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Changes cause conflicts

Like hundreds of students at Tyler Junior College, Eric Kenna, came out of the Rogers Student Center with his new lanyard around his hand. The new lanyard requirement had students standing in long lines in Rogers and the Campus Safety Office this semester.  After waiting for more than two hours Kenna came out with the desire to enjoy a cigar and forget the waiting time. However, TJC is also now a smoke-free campus, making it illegal for Kenna to practice this habit.  These are two of many changes this year and he supports most of them.

“Some of the changes are too drastic, but most of them will make a safer and better campus for us,” said Kenna.

The multiple changes at TJC have sparked different opinions among students, staff and police officers who have had to adapt to the lanyards, new cameras and dress code.

On Aug. 25, 2010, a TJC guard was approached by a staff member who requested assistance. The staff member and a student, identified as Tyler J. Fuller, started arguing. According to police reports, the staff member asked him to wear his lanyard and to pull up his pants.  Fuller began cursing and continued using vulgar language at a professor and the staff member.  Fuller was issued a criminal trespass warning.  He was escorted to his vehicle and was asked to leave the property. In order to return to campus, he is now required to contact Campus Safety.

 “We realized in the last year that many people on our campus were not students, and they were utilizing our campus in unproductive and negative ways,” said Fred M. Peters, Director of Marketing and Public Affairs.

Several incidents that occurred on campus during the last semester, including the arrest of several non-students for selling drugs, have brought the TJC administration to agree on the implementation of different strategies. One of the strategies is crime prevention through environmental design.  The change involves adjusting the landscape and the use of new technology.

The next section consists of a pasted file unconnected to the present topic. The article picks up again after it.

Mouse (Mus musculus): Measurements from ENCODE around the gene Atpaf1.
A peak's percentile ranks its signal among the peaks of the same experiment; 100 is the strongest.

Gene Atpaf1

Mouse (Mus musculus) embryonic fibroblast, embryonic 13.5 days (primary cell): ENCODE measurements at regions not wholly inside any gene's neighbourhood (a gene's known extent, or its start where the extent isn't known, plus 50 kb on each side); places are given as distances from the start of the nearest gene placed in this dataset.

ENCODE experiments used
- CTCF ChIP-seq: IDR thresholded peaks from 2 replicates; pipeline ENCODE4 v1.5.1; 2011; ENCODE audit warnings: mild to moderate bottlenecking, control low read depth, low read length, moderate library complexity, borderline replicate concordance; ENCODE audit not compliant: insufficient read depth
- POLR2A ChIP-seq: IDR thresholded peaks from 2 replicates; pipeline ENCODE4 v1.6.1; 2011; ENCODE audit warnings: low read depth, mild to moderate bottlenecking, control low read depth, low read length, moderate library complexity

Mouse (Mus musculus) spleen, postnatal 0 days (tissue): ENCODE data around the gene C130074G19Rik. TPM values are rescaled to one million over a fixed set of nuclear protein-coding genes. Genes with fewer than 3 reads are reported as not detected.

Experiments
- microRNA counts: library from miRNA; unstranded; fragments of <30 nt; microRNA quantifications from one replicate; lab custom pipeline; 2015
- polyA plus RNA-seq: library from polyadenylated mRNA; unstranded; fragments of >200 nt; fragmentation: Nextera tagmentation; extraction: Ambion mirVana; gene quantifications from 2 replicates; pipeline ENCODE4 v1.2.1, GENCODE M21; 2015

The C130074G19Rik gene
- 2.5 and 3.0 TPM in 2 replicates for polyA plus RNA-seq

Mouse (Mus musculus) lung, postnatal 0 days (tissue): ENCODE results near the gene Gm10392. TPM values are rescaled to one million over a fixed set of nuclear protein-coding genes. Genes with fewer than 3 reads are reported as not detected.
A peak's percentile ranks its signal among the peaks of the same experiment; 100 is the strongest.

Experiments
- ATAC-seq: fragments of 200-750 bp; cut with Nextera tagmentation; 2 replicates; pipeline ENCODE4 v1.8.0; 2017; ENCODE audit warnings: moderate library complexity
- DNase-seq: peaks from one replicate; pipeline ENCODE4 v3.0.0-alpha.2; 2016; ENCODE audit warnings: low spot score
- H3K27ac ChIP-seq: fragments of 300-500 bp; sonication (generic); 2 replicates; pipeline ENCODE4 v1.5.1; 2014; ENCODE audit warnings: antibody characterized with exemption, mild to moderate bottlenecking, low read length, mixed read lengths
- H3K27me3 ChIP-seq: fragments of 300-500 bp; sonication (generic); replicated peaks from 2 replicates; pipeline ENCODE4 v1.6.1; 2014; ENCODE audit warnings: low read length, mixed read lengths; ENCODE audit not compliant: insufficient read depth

“All the little changes like the signs, use of lanyards, implementing more officers, the change in the landscape, the dress code and the new camera system are working together to help prevent crime,” said Thomas A. Johnson, Executive Director of Campus Safety.

This fall semester over 11,000 students are attending TJC and are being watched most of the time they are on campus by the technology implemented to prevent crime. TJC now has more than 200 new cameras placed around campus.

“I have the same opinion than probably most of the students, I feel protected with the new camera system because they work 24/7 and will help to solve crime,” said student Dunn R. Arante.

Opinions range from a stupid and unnecessary new regulation to an essential and crucial safety procedure that in the future will make TJC a safer and better campus.

“The IDs will help us to start identifying who is a student and who is not, the lanyard will help us to identify who those people are,” said Johnson.

On Sept. 1, multiple officers were standing outside Rogers Student Center stopping students who were not wearing lanyards and writing down their A numbers. Some students did not like it and with an expression of disapproval on their faces, provided the information to the officers.

 “With the implementation of the lanyard, students can now have a better environment and focus more on learning,” said Johnson. “That is our first achievement in the many positive result we are hoping to get.”

According to campus safety, in the last two weeks, they gave more than 13 criminal trespasses for people who should not be on campus. Campus safety has received complements from staff members and students who according to campus reports feel safer with the actions taken in TJC.

“I am agreeing with the new policy to wear lanyards, but they should do something to provide security in the parking lots during the nights,” said student Marcela Rodezno.

Tyler Junior College will implement a new lighting system on the whole campus.  These will provide better visibility to police officers and possible witnesses to crime. Campus Safety has also increased their regular patrols and bike patrols.  These two changes were implemented to prevent crime and provide a safer environment for students who attend classes during the nights.

 “We are increasing staff, light system and the use of technology to provide the very best and provide protection to our students at TJC,” said Johnny Moore, Vice President of Students affairs.

For more information on Campus Safety and their efforts to make TJC a safer campus, contact the Campus Safety office at (903) 510-2310.

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